Retired judge suffers stroke ahead of extradition on Mafia allegations
PUBLISHED July 3, 2012
But Colin Dines's son has been put on a flight out of the country to be locked up in Rome's main prison, despite last-minute pleas for him to be allowed to stay and care for his 68 year-old father.
The family's plight has prompted their local MP to call on the Home Secretary to intervene and halt the European Arrest Warrants used in their case.
Dominic Raab, the Conservative MP for Esher and Walton who has long highlighted problems with Britain's extradition agreements, said: "'This case highlights the woefully inadequate safeguards under the European Arrest Warrant, which means British citizens being whisked away to face rough justice in incompetent and corrupt European justice systems without proper checks.
"It is an erosion of the basic principle of innocent until proven guilty, and makes a mockery of British justice. The case for extradition reform is overwhelming."
The European Arrest Warrant forces countries to give up its citizens to foreign states for questioning or prosecution over even the most minor offences, and can leave them languishing in jail without legal assistance or family support while investigations continue.
Recent figures show that Britain receives a third of all of the warrants issued, and surrendered 11 people - of all nationalities - for every suspect received in return during 2011-12.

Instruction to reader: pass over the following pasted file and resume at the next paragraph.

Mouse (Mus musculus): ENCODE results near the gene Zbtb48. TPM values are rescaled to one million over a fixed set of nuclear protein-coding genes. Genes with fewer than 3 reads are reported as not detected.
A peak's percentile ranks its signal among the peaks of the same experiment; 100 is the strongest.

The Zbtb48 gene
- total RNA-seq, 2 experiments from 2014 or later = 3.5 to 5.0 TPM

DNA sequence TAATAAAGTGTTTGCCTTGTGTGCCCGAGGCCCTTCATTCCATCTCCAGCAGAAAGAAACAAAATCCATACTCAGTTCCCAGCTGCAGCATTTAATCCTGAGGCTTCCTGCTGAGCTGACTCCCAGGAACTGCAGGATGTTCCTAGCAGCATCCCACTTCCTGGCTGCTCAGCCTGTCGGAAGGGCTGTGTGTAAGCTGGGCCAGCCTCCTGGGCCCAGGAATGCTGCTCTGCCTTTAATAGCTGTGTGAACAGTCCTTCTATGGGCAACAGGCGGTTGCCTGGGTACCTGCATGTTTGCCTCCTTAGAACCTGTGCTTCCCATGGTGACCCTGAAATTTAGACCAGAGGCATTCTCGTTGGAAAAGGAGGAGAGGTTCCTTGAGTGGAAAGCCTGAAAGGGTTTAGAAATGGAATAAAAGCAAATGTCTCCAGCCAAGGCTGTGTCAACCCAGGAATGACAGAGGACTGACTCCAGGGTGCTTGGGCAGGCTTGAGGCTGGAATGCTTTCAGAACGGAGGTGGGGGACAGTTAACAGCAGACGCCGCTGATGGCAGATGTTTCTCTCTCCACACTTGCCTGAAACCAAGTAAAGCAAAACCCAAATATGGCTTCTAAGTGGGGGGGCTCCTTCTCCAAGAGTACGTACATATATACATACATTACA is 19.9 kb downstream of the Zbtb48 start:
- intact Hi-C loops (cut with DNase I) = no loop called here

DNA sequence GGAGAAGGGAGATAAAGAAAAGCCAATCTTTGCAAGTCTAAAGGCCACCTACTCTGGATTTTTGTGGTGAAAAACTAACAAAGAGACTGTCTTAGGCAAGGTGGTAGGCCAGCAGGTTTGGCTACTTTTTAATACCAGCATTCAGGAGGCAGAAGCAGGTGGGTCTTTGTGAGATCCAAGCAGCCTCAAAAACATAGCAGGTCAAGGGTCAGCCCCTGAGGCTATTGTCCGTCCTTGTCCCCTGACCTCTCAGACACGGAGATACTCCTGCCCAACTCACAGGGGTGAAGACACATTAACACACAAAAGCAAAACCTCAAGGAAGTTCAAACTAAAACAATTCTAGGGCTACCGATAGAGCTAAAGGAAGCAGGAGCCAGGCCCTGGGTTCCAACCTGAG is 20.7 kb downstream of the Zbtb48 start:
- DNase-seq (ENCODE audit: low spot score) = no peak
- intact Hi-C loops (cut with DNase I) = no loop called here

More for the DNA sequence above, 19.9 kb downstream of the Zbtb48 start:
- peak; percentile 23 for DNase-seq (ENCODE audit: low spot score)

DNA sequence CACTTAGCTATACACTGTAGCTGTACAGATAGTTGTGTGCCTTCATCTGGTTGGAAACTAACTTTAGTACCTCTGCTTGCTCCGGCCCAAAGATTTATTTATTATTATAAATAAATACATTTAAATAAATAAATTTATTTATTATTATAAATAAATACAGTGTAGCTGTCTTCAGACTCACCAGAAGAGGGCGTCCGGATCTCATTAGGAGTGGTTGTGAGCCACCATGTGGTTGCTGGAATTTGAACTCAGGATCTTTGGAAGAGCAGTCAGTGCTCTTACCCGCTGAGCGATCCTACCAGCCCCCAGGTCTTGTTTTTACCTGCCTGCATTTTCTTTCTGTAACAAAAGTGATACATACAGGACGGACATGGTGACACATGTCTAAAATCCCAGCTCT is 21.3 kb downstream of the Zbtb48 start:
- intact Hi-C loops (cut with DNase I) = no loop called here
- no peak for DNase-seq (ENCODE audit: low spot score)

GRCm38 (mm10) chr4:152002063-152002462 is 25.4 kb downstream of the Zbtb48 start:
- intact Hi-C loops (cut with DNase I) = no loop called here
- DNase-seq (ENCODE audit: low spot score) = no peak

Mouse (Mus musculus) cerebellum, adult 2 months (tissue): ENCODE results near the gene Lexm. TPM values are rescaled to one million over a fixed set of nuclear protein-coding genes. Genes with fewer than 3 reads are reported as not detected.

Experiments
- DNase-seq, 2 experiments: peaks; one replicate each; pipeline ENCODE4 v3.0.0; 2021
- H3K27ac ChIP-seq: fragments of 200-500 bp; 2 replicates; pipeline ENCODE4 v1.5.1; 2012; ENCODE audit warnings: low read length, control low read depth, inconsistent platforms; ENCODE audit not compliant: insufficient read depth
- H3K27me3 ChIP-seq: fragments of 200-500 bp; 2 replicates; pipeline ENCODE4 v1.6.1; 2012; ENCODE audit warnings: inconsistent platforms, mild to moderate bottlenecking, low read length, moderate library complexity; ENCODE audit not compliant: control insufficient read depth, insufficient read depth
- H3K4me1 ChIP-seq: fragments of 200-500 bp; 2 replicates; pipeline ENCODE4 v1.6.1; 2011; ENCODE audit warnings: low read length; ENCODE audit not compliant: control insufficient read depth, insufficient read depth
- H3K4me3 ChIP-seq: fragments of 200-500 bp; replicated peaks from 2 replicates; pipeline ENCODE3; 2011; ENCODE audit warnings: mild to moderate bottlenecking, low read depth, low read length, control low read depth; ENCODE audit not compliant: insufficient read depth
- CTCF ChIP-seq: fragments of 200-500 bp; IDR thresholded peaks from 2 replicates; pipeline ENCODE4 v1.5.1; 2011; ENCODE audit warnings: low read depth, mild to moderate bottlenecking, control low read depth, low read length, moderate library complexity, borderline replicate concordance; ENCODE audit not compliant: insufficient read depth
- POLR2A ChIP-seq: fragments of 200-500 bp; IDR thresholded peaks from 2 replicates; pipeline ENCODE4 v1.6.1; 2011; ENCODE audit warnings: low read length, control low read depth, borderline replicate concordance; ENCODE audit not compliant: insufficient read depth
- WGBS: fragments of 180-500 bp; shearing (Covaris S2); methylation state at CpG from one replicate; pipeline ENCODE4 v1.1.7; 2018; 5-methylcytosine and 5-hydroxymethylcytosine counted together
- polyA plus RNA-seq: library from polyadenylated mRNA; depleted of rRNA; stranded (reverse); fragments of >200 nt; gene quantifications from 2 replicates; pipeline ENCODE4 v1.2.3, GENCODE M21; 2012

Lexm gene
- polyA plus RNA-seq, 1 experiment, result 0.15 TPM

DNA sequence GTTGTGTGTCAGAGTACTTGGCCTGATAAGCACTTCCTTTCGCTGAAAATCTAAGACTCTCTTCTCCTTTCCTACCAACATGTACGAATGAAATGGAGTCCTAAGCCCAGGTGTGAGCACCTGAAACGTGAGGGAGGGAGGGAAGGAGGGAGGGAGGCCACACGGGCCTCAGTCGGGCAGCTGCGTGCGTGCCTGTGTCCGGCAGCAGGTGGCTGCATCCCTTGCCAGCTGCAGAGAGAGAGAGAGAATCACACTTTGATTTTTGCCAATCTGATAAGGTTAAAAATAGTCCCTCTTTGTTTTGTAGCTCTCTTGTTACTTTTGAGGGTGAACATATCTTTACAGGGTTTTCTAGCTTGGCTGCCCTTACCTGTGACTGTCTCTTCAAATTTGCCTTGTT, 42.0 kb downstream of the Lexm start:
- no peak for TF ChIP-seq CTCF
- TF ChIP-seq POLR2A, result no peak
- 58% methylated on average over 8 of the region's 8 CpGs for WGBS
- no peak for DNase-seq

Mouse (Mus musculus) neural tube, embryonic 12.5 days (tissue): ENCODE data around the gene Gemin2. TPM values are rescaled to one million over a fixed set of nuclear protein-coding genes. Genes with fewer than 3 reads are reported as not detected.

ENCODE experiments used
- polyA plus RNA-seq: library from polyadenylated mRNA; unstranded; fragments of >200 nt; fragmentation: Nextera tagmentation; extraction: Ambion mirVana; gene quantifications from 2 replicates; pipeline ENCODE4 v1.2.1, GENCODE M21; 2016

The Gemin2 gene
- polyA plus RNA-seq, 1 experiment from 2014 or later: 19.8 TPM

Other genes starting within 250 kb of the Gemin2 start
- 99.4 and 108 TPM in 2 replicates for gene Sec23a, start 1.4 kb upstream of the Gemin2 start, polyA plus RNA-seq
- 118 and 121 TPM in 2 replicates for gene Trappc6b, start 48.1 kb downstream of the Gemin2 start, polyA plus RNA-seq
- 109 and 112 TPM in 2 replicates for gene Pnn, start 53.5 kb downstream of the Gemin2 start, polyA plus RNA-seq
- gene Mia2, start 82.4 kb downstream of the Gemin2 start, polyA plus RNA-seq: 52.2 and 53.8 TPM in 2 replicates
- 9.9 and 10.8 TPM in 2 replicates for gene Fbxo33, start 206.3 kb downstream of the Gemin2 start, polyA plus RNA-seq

In the latest case, Mr Dines, his son Andrew and two of their business colleagues, Andrew Neave and Paul O'Connor, were accused of involvement in a £344million money-laundering operation that was allegedly masterminded by the Mafia.
Officers from Serious and Organised Crime Agency (Soca) arrived at their homes in a dawn raid two years ago, their assets were frozen and magistrates ruled that they should be extradited over claims that their London-based firms "acted as fictitious clients" in a "carousel VAT fraud" in Italy.
The men insist they dealt "impeccably" with Italian companies but that authorities looking into alleged fraud discovered their names on documents and so sought their arrest without investigating further.
Mr Dines, a former criminal barrister who served as a judge for eight years, was due to surrender to Italy on Monday but suffered a stroke on Saturday.
He is now recovering in a London hospital but his son was still forced to board the plane to Rome and is now being kept at Rebibbia prison, on the outskirts of the capital.
Mr Raab wrote in his letter to Theresa May that apart from the compassionate grounds on which the case should be suspended, it also highlights the "glaring flaws" in the arrest warrant system.
He said that no charges have been laid, that the accused could have been questioned in their home countries and that the British authorities have failed to investigate even though the alleged offences took place here.
Mr Raab added that foreign nationals rarely receive bail in Italy and that the country's justice system is dogged by allegations of "incompetence and corruption", and of "squalid" prisons.
The Home Office and Soca both declined to comment on the case.